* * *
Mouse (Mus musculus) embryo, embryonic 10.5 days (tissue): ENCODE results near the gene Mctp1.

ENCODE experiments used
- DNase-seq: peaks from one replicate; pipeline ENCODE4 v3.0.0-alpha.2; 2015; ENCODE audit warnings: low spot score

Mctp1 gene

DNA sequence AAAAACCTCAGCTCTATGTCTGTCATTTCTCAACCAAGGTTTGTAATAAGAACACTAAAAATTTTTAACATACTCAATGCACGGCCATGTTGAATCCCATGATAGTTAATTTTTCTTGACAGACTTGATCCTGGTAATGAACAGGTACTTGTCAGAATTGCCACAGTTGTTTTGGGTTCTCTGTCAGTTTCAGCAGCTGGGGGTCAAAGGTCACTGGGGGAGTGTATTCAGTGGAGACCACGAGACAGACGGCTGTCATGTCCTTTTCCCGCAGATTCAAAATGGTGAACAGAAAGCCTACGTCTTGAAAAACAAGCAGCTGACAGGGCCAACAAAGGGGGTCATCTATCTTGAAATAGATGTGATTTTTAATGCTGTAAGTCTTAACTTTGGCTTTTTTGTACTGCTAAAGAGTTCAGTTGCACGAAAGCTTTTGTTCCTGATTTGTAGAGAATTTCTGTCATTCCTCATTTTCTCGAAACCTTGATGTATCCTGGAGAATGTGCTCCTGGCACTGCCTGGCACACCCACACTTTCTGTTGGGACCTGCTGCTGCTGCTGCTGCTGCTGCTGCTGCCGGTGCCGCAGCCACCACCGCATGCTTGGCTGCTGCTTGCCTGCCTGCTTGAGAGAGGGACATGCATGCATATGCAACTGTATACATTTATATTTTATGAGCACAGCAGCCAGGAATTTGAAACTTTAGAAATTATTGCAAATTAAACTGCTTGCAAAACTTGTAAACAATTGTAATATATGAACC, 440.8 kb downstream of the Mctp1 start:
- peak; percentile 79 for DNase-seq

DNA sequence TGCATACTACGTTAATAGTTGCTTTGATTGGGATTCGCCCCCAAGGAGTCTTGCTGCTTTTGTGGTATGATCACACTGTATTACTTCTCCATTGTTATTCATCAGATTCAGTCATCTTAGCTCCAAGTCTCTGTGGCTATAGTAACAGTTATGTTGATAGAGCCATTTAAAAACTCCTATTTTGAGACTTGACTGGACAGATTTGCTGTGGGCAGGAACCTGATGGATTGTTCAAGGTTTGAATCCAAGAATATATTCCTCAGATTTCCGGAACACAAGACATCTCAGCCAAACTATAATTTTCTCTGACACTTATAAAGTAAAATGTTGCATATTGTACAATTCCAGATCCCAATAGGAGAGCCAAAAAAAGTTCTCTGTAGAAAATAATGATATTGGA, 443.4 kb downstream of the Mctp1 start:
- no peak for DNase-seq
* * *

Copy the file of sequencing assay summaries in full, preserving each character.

Mouse (Mus musculus) embryo, embryonic 10.5 days (tissue): ENCODE results near the gene Mctp1.

ENCODE experiments used
- DNase-seq: peaks from one replicate; pipeline ENCODE4 v3.0.0-alpha.2; 2015; ENCODE audit warnings: low spot score

Mctp1 gene

DNA sequence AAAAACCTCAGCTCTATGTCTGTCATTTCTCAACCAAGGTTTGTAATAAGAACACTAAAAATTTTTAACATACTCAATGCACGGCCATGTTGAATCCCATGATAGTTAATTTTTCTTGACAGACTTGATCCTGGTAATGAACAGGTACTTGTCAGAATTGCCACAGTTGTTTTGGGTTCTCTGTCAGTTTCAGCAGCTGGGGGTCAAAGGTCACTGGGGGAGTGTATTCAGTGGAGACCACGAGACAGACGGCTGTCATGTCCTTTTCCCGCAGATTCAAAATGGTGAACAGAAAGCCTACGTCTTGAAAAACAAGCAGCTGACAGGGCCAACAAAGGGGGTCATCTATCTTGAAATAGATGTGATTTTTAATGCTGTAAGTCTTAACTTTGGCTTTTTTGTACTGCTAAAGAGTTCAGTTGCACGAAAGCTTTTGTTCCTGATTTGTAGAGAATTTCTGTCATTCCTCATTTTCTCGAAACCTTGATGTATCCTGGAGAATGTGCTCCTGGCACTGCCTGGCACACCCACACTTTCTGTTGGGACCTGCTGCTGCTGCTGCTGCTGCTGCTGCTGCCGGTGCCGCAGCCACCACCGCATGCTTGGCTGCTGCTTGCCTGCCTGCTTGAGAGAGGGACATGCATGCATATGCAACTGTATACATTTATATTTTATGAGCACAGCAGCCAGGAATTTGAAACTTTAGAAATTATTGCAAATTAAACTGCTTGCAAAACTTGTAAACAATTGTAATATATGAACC, 440.8 kb downstream of the Mctp1 start:
- peak; percentile 79 for DNase-seq

DNA sequence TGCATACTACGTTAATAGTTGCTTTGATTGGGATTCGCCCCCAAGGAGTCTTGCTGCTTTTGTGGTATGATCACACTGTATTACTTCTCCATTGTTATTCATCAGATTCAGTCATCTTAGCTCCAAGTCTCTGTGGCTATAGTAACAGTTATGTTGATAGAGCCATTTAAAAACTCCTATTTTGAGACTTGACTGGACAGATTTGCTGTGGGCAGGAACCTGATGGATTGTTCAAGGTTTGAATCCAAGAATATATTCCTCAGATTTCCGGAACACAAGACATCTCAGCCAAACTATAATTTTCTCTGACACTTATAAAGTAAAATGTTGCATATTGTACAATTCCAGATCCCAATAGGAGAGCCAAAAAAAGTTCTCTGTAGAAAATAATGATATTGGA, 443.4 kb downstream of the Mctp1 start:
- no peak for DNase-seq